The Israel Defense Forces placed a camera into Hezbollah’s secret cross-border attack tunnel before sunrise on Dec. 4. They pushed it into the Lebanese side, under the Blue Line that separates the two countries. At dawn, two Hezbollah operatives reached the spot on their morning rounds. In the video disseminated by the IDF on Tuesday evening, one of the operatives is seen approaching the camera with suspicion. He stuck his nose in its direction and started to sniff around until something exploded in his face and he ran back the way he’d comVisibilitye.
The timing of Operation Northern Shield, to destroy Hezbollah tunnels leading from Lebanon into Israel, suggests that considerations other than security were behind the decision to launch it.
An Israeli commando from Yahalom, an engineering unit, takes part in a tunnel-hunting drill near Tel Aviv, March 7, 2012.
Prime Minister Benjamin Netanyahu delivered a speech to Likud activists on Dec. 2 that was both defensive and combative toward law enforcement authorities. He complained about the supposedly suspicious timing of the police announcement recommending his indictment for taking bribes in Case 4000, coming as it did one day before Police Commissioner Roni Alsheikh concluded his term in office.
This week, for the first time, Israel made public its discovery of the tunnel constructed by Hezbollah and reaching into Israel’s sovereign territory. This brought to an end a long period during which a large number of Israelis living in communities adjacent to the Lebanese border reported hearing sounds of digging as well as feeling tremors in the walls of their homes.
Attack tunnels are intended to allow for significant numbers of armed infantry bearing weapons, artillery and supplies, to traverse them within a minimal time span, avoiding Israeli lookouts and thereby gaining the element of surprise.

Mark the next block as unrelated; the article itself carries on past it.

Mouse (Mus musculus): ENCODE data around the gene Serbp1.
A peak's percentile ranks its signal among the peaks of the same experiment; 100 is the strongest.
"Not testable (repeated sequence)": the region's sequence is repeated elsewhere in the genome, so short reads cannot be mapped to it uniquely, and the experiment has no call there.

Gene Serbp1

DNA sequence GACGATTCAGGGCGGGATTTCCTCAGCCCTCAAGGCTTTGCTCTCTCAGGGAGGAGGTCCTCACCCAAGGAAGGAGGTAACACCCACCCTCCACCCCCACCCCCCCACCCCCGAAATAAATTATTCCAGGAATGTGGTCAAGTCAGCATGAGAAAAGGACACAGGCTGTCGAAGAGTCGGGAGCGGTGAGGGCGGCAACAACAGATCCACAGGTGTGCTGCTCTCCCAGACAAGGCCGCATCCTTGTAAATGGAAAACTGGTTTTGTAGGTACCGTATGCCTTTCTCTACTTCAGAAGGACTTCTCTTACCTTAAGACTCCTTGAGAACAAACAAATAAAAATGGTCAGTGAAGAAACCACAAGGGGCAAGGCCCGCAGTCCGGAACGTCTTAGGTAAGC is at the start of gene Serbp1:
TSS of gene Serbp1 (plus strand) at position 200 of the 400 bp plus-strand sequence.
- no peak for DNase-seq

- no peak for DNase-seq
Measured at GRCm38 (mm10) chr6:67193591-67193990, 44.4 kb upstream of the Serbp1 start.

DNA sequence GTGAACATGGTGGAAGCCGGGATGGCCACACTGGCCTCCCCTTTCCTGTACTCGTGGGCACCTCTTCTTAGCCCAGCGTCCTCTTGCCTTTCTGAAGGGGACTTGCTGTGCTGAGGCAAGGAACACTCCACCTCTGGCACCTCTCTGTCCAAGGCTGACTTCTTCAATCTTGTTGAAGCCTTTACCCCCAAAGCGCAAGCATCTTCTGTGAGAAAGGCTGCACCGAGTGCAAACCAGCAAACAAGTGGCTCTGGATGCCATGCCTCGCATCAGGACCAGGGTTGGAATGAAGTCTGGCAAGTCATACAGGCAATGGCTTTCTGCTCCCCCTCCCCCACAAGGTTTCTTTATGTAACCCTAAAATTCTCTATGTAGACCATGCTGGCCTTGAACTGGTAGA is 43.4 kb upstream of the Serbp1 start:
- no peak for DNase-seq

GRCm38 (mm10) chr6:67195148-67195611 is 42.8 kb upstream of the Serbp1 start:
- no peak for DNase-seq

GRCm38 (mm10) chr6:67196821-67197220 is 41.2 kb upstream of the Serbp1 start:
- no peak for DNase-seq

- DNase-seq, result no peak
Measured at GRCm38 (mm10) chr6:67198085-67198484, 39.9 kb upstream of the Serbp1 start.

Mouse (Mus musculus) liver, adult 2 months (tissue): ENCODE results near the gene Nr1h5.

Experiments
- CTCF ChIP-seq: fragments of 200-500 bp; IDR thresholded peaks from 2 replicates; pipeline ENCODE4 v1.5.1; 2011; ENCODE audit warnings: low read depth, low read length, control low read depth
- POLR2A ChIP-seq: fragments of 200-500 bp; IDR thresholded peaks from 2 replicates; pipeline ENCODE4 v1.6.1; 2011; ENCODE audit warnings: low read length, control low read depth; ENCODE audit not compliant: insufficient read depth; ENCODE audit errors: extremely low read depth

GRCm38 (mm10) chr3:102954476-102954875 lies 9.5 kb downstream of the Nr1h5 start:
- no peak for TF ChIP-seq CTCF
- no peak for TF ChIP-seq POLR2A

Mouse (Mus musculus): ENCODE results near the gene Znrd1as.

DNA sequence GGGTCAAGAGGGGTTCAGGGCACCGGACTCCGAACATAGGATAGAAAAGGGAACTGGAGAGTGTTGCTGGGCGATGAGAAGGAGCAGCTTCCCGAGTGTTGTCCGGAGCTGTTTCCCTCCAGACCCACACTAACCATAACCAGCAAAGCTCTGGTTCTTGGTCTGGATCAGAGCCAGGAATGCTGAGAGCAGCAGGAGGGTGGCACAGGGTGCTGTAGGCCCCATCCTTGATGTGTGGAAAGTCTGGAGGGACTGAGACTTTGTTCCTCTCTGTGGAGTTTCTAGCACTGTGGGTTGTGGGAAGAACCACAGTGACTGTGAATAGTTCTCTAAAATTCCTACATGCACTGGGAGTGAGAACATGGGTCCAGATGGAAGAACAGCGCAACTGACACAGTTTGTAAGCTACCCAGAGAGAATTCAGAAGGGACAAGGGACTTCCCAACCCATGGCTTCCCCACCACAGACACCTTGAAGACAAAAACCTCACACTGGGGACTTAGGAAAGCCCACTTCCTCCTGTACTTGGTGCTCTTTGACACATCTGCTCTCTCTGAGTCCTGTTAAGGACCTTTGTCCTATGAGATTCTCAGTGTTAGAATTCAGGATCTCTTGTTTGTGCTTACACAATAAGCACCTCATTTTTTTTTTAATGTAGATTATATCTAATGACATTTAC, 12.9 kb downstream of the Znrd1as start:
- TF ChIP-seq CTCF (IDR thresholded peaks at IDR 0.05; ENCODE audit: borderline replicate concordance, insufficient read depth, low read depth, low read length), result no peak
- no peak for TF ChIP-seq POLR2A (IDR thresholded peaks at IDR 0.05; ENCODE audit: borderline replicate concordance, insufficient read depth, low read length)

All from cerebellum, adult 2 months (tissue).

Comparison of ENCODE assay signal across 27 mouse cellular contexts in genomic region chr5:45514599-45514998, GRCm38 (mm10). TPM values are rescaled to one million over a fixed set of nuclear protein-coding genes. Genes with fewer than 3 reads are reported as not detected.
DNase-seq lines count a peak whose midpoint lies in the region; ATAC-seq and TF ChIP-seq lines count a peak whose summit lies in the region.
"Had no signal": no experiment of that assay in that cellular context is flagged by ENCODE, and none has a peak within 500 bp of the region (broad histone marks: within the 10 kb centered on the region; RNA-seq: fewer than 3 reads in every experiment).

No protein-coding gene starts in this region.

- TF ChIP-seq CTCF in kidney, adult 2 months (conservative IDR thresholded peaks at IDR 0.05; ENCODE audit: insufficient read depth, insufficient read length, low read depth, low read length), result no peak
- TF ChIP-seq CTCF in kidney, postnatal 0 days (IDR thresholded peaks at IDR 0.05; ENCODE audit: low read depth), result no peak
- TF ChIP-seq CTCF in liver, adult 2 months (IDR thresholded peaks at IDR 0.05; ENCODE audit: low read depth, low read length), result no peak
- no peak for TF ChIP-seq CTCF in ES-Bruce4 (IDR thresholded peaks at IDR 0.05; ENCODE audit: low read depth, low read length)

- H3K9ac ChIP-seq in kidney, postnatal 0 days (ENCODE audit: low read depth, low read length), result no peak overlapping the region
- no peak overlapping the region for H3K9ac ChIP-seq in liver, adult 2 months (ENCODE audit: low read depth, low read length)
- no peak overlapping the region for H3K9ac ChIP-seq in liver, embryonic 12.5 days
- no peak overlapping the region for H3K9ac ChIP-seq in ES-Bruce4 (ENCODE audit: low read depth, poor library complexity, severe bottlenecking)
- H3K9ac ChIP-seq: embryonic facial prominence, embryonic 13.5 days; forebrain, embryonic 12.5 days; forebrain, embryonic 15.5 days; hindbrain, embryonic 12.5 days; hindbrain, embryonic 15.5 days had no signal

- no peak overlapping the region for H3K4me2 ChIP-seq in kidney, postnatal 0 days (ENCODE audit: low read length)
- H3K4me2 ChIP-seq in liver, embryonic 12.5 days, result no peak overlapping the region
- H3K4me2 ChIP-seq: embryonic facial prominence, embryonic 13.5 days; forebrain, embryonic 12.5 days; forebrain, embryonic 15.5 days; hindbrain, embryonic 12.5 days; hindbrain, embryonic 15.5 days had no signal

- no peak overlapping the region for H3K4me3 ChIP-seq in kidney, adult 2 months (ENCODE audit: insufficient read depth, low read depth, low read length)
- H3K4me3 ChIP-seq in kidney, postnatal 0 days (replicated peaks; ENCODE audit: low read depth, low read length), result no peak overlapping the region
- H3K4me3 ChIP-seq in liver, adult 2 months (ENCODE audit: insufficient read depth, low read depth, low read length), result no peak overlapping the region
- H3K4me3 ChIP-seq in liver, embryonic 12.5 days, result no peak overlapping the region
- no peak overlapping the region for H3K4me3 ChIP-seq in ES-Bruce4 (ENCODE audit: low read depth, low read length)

Last Saturday, Iran’s “moderate” President Hassan Rouhani called Israel “a cancerous tumor” in a speech at the regime’s annual Islamic Unity Conference.
Rouhani’s fellow speakers included deputy Hezbollah chief Naim Qassem and Hamas chief Ismail Haniyeh. Both terror bosses called for the destruction of the “cancerous tumor.”
With the predictability of a Swiss clock, the Europeans rushed to condemn Rouhani. The EU in Brussels condemned Rouhani. The German Foreign Ministry condemned Rouhani. And so on and so forth.
We could have done without their statements.
It was clear that with the onset of Operation Northern Shield—meant to neutralize terror tunnels Hezbollah has constructed along the Israel-Lebanon border—some would call it a public relations stunt by Prime Minister Benjamin Netanyahu. Those who believe the timing of the police’s recommendations in Case 4000—announced on the last day of Roni Alsheikh’s tenure as the police commissioner—was reasonable, somehow complain about the timing of the operation.
On Sunday evening, December 2, the people of Sderot, Israel – a town located a mere kilometer from the Gaza border – gathered to light the first candle of the town’s menorah to commemorate the first day of Hanukkah. Jews around the world celebrate this holiday, which marks the time some two millennia ago when the Jews regained control of Jerusalem and rededicated the Second Temple.
What makes the candle lighting in Sderot worth mentioning is the fact that it is particularly symbolic of how the Jewish spirit looks for ways to turn tragedy into triumph.
This is obviously a short-lived honeymoon that will end the day after the UN General Assembly vote on the anti-Hamas resolution. The morning after the vote, Abbas will wake up to the realization that Hamas was a strange bedfellow indeed.
Palestinian Authority President Mahmoud Abbas’s hatred of Hamas is far from secret. But Abbas is now defending Hamas because he despises the Trump administration, which has sponsored a UN draft resolution that condemns Hamas. Pictured: Abbas (right) meets with Hamas leader Ismail Haniyeh on May 30, 2007 in the Gaza Strip. (Photo by Abu Askar/PPO via Getty Images)